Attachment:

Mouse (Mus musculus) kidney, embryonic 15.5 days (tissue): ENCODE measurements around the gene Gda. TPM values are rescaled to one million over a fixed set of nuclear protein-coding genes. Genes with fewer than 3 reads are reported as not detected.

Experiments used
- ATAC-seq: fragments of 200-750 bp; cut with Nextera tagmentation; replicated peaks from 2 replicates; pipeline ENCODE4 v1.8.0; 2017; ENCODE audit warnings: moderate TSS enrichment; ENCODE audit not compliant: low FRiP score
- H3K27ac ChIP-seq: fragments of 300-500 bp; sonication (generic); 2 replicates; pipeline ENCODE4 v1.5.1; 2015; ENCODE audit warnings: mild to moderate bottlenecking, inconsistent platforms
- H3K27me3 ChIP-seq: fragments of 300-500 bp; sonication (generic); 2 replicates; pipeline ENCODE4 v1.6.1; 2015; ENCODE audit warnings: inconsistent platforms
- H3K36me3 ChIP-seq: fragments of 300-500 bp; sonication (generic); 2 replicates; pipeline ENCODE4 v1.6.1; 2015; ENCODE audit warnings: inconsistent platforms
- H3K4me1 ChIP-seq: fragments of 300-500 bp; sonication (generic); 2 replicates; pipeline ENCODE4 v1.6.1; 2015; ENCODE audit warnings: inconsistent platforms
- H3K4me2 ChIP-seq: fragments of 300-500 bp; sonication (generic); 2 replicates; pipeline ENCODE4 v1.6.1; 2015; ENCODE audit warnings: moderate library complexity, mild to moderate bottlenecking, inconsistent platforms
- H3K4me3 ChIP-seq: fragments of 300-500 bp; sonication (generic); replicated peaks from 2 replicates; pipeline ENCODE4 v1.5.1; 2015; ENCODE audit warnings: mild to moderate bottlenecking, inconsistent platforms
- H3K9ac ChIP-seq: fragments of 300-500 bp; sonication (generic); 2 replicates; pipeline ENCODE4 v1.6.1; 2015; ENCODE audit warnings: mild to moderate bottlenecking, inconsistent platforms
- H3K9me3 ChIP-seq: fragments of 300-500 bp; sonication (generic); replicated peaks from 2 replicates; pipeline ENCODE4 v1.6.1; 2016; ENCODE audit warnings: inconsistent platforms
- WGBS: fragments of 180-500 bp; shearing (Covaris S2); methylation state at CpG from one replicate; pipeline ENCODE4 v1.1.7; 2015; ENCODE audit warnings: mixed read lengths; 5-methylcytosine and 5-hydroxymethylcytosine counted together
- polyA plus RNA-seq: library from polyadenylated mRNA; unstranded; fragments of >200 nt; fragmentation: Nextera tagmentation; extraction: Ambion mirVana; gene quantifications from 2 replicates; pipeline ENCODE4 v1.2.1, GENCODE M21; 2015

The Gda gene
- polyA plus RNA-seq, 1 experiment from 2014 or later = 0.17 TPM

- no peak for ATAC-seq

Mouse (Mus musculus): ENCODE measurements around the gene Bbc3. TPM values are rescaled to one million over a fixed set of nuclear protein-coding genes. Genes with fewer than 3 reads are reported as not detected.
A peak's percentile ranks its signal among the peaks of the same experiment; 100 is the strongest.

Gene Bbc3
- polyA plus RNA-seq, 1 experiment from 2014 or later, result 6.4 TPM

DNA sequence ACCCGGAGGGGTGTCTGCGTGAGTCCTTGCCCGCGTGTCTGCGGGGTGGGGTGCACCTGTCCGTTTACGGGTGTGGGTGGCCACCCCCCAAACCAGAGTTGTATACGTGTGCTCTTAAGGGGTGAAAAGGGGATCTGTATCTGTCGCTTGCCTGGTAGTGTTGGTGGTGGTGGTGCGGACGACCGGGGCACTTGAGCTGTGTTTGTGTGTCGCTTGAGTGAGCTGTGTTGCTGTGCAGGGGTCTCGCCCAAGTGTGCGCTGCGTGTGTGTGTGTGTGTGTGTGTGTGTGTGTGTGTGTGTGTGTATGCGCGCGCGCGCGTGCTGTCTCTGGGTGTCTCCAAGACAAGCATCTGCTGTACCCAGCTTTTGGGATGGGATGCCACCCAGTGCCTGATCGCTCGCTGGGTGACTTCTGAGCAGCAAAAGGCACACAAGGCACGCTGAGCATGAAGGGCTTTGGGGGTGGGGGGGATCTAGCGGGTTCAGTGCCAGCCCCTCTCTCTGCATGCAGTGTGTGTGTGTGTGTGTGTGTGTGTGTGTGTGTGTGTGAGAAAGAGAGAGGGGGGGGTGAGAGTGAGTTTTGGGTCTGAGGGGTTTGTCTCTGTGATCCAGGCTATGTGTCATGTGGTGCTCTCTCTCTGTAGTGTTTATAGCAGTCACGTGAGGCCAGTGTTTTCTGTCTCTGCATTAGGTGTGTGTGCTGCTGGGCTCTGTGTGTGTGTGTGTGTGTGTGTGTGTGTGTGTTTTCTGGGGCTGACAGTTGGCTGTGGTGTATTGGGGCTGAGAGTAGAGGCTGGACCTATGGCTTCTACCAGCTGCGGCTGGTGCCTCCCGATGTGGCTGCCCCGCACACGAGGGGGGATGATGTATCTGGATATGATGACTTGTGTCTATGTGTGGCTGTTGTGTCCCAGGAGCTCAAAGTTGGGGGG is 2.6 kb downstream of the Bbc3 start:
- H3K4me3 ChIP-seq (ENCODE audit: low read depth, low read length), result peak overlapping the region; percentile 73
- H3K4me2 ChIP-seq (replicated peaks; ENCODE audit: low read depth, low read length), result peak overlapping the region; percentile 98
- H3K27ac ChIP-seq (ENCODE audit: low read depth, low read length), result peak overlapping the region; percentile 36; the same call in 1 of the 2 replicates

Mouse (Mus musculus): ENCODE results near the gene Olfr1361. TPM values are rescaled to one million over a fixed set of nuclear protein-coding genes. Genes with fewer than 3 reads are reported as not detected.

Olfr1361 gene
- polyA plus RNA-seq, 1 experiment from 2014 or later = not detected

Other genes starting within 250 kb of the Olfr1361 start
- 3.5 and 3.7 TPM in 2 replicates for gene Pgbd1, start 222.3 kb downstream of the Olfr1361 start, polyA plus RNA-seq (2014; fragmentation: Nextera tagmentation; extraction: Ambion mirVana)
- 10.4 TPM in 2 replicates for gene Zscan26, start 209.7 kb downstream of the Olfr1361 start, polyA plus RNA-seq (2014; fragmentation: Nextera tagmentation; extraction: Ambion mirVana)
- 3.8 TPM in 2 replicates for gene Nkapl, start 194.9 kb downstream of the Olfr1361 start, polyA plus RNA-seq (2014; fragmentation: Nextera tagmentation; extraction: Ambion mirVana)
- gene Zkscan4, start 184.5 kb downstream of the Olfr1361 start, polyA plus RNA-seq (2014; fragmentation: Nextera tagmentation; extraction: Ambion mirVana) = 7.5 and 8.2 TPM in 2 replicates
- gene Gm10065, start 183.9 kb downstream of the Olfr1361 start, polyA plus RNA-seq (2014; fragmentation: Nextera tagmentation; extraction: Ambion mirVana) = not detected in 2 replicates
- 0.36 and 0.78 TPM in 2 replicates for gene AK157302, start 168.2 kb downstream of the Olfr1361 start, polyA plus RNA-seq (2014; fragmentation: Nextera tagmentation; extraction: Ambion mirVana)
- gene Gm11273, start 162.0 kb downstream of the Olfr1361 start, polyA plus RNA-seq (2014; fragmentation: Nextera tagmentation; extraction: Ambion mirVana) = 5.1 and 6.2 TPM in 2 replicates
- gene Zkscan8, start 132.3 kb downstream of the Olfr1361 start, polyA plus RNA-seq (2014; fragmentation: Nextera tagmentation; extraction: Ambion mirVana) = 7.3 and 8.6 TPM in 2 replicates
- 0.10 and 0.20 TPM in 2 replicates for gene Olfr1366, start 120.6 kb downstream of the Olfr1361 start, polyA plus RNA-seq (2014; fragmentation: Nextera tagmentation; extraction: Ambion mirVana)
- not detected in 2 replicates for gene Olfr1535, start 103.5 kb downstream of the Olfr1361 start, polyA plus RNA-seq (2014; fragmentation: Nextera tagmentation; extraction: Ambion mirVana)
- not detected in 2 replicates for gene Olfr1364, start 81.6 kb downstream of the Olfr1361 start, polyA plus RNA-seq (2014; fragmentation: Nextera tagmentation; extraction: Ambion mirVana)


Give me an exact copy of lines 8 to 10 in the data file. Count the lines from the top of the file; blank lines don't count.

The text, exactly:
- H3K4me2 ChIP-seq: fragments of 300-500 bp; sonication (generic); 2 replicates; pipeline ENCODE4 v1.6.1; 2015; ENCODE audit warnings: moderate library complexity, mild to moderate bottlenecking, inconsistent platforms
- H3K4me3 ChIP-seq: fragments of 300-500 bp; sonication (generic); replicated peaks from 2 replicates; pipeline ENCODE4 v1.5.1; 2015; ENCODE audit warnings: mild to moderate bottlenecking, inconsistent platforms
- H3K9ac ChIP-seq: fragments of 300-500 bp; sonication (generic); 2 replicates; pipeline ENCODE4 v1.6.1; 2015; ENCODE audit warnings: mild to moderate bottlenecking, inconsistent platforms